“…and that giant tree near the trash bins terrified me. When it swayed in the wind, it looked a hundred feet tall, and I was always afraid it would reach out and carry me into the night.”
“Oh! The place on Holly Drive!”
“Yes! On Holly Drive!” We both smile at his recognition.
“What brought that up?”
“It’s one of my favorite memories of you. Of us together, actually.”
Dad smiles. “Why is that?” he asks.
“Because it was the first time I needed a hero. Whenever we took out the trash, you always held my hand and told me everything would be alright, even when I was sure that scary tree would steal me away forever. You were my very first hero, Dad.”
“Aww, thank you. But you were always such a good, independent kid. You didn’t need anybody to save you.”
“I did, Dad. I did then…”
I stop and clench my eyes shut, tapping into emergency reservoirs of willpower to keep from bawling like a baby. Convinced I’ve temporarily halted the flood, I reopen my eyes and finish: “…and I do now.”
Dad and I long since discarded the warm-fuzzy aspect of our relationship, so this unbridled display of emotion is unbecoming, but I’ll be damned if I don’t ride it out.
“You were always the best dad in the world. I hope you know that. I wasn’t always the best at telling you or letting you know, but I always thought the world of you,” I gush.
My dad is surprised but touched. “I’ve always been so proud of you!” He reaches his hand towards me, and I scoot forward to warmly accept him. Crouched in this half-standing position, I spot his King James Bible lurking from the bottom of the small book stand behind him. I have an idea.
“Can I read the Bible to you?” I ask.
He looks up, confused. When I was a child, the Bible was my bedtime story. Dad came into my room with his enormous, leather-bound book, and he’d read me the stories of Moses, Samson, and Jesus Christ while I sat in wide-eyed wonder. I always asked a billion questions, and my father patiently answered each one until it was time to sleep. Listening to him talk about the Bible became a religion unto itself. But sadly, Dad knows I haven’t been to church or cracked open a Bible in nearly a decade.
“Sure, Son,” he finally says, disguising his puzzlement.
I gently brush past my father to pick up his ancient Bible. The brown cover is frayed and tattered, with a coffee stain splotching the upper righthand corner. Unsure of which story to read, I flip through the timeworn pages, admiring the countless highlighted passages and handwritten notes in the margin. When I reach the book of Matthew, a tiny picture acting as a bookmark makes me pause. It’s a dinosaur, drawn in blue ink. It’s crude and unpolished, something a kindergartener would proudly present to their father on Father’s Day.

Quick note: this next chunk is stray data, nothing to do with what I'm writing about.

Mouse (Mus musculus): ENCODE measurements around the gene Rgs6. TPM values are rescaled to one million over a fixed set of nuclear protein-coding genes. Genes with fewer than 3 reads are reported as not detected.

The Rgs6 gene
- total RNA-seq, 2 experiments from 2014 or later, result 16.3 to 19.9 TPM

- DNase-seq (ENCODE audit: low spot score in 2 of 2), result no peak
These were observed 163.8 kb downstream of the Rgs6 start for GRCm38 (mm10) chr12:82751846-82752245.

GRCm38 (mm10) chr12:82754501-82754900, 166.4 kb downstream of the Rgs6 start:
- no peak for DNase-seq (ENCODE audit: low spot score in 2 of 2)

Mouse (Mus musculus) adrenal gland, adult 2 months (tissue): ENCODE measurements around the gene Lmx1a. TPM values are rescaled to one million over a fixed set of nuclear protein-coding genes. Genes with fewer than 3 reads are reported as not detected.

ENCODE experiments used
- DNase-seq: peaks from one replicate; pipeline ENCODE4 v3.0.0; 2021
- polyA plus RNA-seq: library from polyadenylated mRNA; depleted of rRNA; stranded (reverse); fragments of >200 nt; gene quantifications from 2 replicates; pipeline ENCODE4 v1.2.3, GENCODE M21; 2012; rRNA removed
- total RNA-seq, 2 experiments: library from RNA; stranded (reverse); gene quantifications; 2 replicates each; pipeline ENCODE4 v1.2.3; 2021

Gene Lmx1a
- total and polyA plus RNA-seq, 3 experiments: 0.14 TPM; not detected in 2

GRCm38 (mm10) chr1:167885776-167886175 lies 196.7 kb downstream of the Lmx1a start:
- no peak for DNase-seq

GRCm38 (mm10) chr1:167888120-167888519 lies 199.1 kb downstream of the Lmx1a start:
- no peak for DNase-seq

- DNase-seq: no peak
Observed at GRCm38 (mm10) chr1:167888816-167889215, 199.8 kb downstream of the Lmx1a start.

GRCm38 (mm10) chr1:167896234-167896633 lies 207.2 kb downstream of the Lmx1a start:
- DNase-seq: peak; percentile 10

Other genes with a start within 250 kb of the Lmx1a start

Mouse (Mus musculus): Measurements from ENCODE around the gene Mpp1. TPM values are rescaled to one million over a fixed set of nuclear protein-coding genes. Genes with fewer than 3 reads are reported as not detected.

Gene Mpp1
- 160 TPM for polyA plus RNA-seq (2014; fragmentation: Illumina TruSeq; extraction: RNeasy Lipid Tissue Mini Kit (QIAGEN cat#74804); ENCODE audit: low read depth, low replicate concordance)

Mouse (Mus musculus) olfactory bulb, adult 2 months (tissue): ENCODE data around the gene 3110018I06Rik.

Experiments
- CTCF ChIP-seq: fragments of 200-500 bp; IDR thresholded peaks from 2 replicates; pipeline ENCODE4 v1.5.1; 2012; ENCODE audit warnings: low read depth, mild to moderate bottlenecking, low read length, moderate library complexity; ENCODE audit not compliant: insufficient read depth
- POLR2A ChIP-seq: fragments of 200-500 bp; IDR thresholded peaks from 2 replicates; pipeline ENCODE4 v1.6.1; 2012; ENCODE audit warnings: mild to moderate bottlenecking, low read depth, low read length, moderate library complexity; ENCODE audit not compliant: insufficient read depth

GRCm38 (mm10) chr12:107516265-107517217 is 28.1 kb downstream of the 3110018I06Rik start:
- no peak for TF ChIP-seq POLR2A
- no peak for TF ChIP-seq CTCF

“You kept this?” I ask, holding my drawing up.
Dad squints, then beams when he recognizes the image.
“Of course! I kept all your Father’s Day presents. Even that horrible ceramic mug you made for me in middle school,” he says with a cough/laugh.
“I can’t believe you still have this,” I say, more to myself than to him.
“Where was it at?” Dad asks.
“The bookmark. Which book was it in?”
“OK, start there.”
Still pleasantly surprised he kept my earliest Father’s Day present, I regain my composure and settle on Matthew, chapter one:
“This is the genealogy of Jesus the Messiah the son of David, the son of Abraham:
Abraham was the father of Isaac, Isaac the father of Jacob, Jacob the father of Judah and his brothers…”
I continue reading the Bible to him, occasionally peering over the book to catch him wrapped in his blanket, smiling at me. I lose myself in Christ’s genealogy, and I only just make it into Jesus’ ministry in Galilee when Dad’s snoring interrupts me. Having just read the Bible—and knowing my father’s fate—I can’t help but think of heaven. Dad will surely ascend, but what about me? I’ve run so far from home that they might not let me come back. If that’s the case, today’s the last time I’ll ever see him again.
The dam finally breaks and the tears fall.
Sobbing silently into my hands so as not to wake my father, I realize the old woman was right: I can’t save him. No matter how many times I come back to this moment, he’s still going to wither and die on that couch. Reduced to a child, I curse God, fate, and time itself for this cruel trick. Why have a time machine if I can’t go back and save the ones I love?
I could cry for an eternity, but Mom’s imminent return disallows such luxuries. Holding the dinosaur drawing carefully between my fingertips, I flip to Revelations and place the bookmark on the Bible’s last page, but it looks out of place.
“No, that’s not right,” I whisper, before flipping to Genesis and placing the dinosaur there.
“This is just the beginning,” I say against my Dad’s snores. Placing the Bible on the coffee table and kissing him gently on the forehead, I add, “I promise to see you again.”
I open the front door and whisper “I love you” to my dad before running out into the shimmering afternoon heat.
18 June 2018; local time: 09:23 a.m.; Seattle, USA
After my phone resynchs to 2018, I scroll through texts my mom sent until I find one dated August 6th, 2013. It still reads, “He’s gone.” My visit changed nothing. Though I’m hit with a pang of guilt, I’m also relieved my presence failed to alter history, because it means I can go back and visit him again. Instead of wallowing in misery, I can spend every Father’s Day with him. He might not have a future, but he has a past, and if I’m there for enough Christmases I skipped out on, birthdays I missed, and cancer diagnoses I should’ve been there for, maybe one day—someday far in my future but buried deep in his past—I’ll finally believe him when he looks me in the eye and tells me he’s so proud I’m his son.